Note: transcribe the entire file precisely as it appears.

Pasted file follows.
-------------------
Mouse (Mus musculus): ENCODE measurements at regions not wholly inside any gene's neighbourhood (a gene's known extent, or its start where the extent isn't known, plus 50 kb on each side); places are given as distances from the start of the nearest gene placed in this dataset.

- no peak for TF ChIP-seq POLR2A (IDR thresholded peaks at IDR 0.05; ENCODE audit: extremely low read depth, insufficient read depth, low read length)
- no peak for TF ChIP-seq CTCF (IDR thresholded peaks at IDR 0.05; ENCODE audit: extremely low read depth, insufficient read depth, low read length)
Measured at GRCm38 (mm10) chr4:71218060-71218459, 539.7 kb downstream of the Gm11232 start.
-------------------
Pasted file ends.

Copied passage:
Mouse (Mus musculus): ENCODE measurements at regions not wholly inside any gene's neighbourhood (a gene's known extent, or its start where the extent isn't known, plus 50 kb on each side); places are given as distances from the start of the nearest gene placed in this dataset.

- no peak for TF ChIP-seq POLR2A (IDR thresholded peaks at IDR 0.05; ENCODE audit: extremely low read depth, insufficient read depth, low read length)
- no peak for TF ChIP-seq CTCF (IDR thresholded peaks at IDR 0.05; ENCODE audit: extremely low read depth, insufficient read depth, low read length)
Measured at GRCm38 (mm10) chr4:71218060-71218459, 539.7 kb downstream of the Gm11232 start.